This article describes how to create an ASPX project in such a way that the source code is easily managed and distributed. It is aimed at developers writing applications for use on a corporate intranet, though it would be equally appropriate for other scenarios.
When creating a Visual Studio project, it is important that all the project files are stored in a single location from where it can be backed up, copied to a live server, or just copied to be reused. I recently helped a junior programmer create an ASP.NET project. While showing him the ropes, I realised how overwhelming it can be the first time.
Here is a description of what VS does when you create a new project, and how you can manipulate the files to make the project more manageable.
Once you have opened VS.NET, go to File - New - Project.
For "Project Type", select "Visual C# Projects", and for "Template", select "ASP.NET Web Application". For "Location:", change only the name of the application (not the location itself, i.e., "http://localhost/Test_App").
VS will now create a solution with the same name as your project as well as your project and also list it in IIS (Internet Information Services). In the “Solution Explorer” pane you can see your application with “Webform1.aspx” selected. We are going to make this form our home page (the first page that opens when you navigate to this application). In the “Properties” pane, change the Form name to something like "Test_App_Index.aspx" - Save the solution and close VS.
VS now saves your application under the default web location: “C:\Inetpub\wwwroot\Test_App”, but the solution file is saved in the VS default project directory. In my case: “My Documents\Visual Studio Projects” The location of this default directory can be found in VS under “Tools - Options” Then “Environment - Projects & Solutions”.
This is where our problems start:
- We now have a web application saved under “Inetpub\wwwroot” and thus listed in IIS. This means that your application is now available via a web browser.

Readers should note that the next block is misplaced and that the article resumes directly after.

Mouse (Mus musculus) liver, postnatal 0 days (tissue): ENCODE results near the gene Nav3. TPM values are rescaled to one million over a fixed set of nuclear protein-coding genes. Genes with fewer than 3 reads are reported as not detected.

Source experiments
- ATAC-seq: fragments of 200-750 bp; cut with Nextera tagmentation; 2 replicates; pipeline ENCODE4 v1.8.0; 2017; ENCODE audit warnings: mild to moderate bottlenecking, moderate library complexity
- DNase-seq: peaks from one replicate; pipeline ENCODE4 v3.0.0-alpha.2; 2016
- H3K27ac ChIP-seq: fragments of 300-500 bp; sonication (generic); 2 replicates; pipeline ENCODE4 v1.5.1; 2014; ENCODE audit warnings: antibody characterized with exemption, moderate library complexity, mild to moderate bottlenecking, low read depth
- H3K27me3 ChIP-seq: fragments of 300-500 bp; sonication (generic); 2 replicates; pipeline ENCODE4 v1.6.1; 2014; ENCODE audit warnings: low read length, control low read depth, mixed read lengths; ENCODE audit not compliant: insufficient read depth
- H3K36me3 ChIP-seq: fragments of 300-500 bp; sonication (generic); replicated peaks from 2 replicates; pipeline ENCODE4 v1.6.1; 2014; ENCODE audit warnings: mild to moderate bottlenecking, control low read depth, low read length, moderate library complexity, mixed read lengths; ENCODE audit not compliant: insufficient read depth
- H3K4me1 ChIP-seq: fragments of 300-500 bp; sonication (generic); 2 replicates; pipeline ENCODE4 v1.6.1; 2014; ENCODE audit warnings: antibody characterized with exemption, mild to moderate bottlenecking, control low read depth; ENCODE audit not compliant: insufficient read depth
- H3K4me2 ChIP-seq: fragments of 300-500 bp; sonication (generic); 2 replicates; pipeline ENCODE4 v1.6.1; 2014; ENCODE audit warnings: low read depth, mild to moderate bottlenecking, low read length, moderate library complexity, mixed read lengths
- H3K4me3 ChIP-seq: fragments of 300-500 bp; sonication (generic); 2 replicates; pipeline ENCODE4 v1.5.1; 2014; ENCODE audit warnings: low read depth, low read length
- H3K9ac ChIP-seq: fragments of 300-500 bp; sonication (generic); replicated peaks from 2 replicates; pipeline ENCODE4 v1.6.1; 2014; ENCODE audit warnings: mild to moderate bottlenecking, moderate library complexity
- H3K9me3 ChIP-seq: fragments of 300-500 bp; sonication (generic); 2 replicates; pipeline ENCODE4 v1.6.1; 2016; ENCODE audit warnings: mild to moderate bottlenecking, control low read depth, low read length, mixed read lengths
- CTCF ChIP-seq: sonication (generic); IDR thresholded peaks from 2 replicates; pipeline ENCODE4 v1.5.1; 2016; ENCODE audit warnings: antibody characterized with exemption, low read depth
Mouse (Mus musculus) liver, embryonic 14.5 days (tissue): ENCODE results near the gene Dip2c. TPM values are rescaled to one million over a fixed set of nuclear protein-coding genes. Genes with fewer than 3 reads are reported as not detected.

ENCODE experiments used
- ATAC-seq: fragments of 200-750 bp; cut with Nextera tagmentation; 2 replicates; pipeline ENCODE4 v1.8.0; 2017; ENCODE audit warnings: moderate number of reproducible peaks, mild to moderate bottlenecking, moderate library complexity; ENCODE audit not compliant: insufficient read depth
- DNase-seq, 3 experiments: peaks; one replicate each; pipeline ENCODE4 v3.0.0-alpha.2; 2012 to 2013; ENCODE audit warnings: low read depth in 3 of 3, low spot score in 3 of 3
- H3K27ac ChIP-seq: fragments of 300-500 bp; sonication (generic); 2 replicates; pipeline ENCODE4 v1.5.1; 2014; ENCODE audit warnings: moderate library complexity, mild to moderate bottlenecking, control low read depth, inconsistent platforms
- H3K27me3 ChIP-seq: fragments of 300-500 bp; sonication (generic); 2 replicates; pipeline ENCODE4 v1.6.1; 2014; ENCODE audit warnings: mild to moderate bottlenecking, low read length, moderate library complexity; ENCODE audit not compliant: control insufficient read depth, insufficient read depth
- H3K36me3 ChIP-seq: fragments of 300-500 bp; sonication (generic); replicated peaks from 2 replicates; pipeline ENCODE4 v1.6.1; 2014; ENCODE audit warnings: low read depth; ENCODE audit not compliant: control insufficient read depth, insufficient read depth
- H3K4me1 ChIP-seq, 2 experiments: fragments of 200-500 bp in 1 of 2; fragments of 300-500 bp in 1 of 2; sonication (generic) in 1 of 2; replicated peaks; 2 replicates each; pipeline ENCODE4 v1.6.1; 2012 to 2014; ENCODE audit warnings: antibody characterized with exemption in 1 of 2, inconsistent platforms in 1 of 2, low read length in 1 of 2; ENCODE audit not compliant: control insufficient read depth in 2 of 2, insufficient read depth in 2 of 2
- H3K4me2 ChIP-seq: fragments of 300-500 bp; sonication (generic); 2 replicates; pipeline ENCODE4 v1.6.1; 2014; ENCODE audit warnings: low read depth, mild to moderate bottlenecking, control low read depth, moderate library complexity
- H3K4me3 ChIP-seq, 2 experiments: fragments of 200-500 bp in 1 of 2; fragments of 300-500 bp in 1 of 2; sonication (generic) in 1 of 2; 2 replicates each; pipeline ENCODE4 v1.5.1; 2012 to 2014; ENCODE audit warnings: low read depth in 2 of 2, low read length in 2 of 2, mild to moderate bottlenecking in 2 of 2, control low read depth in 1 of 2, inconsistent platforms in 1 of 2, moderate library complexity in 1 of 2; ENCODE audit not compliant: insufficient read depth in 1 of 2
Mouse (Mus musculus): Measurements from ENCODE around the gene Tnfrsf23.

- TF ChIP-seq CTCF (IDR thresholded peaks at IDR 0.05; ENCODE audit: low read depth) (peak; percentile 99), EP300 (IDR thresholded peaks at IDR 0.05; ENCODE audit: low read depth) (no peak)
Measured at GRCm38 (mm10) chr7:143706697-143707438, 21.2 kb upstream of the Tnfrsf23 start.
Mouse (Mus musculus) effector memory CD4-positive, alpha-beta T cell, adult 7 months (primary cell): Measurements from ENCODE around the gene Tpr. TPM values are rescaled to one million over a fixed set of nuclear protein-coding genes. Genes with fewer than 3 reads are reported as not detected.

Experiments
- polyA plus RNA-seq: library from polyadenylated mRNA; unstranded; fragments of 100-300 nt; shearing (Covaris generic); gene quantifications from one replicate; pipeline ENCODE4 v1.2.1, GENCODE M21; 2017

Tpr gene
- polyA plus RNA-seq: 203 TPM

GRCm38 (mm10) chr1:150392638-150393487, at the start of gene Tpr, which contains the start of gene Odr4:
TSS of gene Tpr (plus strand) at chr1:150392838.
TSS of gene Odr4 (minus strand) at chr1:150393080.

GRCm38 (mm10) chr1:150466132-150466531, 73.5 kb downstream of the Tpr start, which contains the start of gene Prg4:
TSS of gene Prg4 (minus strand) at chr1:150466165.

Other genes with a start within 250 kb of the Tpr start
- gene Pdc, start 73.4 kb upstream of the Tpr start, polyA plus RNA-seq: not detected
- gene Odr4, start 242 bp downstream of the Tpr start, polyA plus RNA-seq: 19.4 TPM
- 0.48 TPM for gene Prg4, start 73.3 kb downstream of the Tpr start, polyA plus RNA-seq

- We have a solution file that is not saved in the same directory as the application..
What we want to do is to group all the relevant files of our project together in a location where we have better control over our application’s web presence.
The first thing we want to do is to copy our project folder to a location convenient to us. To do this, in Windows Explorer go to "C:\Inetpub\wwwroot" and find your project folder (Test_App). Copy it to the desired location and rename the folder if you like. In order to keep things organised, it is advisable to create a root folder (Test_App) and a subfolder (Interface) that will contain the User interface documents (i.e., everything that was in "C:\Inetpub\wwwroot\Test_App").
My file structure now looks like this:
The next step is to remove the initial instance of our project from IIS and replace it with the one in the directory we have just created.
So open IIS and delete the project. (IIS can be found by right clicking on “My Computer” and then selecting “Manage”. IIS is located at the bottom under “Services & Applications”.) This will also delete the project from "C:\Inetpub\wwwroot". Close IIS.
In Windows Explorer, go to our folder and “web share” it. You can use any name, but then you will have to edit the project file, so rather just stick with the name you used right in the beginning (“Test_App”).
The folder you want to share is the folder containing the project files, not the root folder. In my case “Interface
” and not “Test_App
”. Remember that my folder structure looks like this: “C:\Test_App\Interface
In Windows Explorer, navigate to the VS project folder. (Remember the path to this directory can be found in VS under "Tools/options/Projects & Solutions".) Mine is in “My Documents\Visual Studio Projects”. Delete the project folder (“Test_App”) from the "Visual Studio Projects" directory. This will delete the Solution that was automatically created by VS when we first saved the project.
Open IIS again. You will see that our project is listed here again. This is because we “Web shared” the containing folder. Right click on our project and select “Properties”. On the "Virtual Directory" tab, “Remove” and then “Create” the "Application name:".
Now go to the "Documents" tab and remove all documents from the list, and add only your default page name ("Test_App_Index.aspx").
If you are going to capture the user's network ID (Windows user name) you also have to go to the "Directory Security" tab, click "Edit" and remove the "Anonymous access" tick at the top of this tab. At the bottom of the same tab, make sure "Integrated Windows authentication" is ticked.
In Windows Explorer, navigate to your project folder. Double click the ".csproj" file to open the project in VS. This will again create a solution, but in the current directory.
In VS, in the “Solution Explorer” pane, right click the web form “Test_App_Index.aspx” and select “Set As Start Page”. Save the Solution by clicking on the "Save All" icon (Toolbar Left top) Or press Ctrl+Shif+S.
In future when you want to open the project, double click the “.sln” file in order to open the whole solution in VS.
There you have it! You now have all your project files together in one known location. If you need to add any other files to your project (like graphics or existing .html or .aspx pages) you can copy them to this location and then add them to your project/solution. This way you keep everything neat and manageable.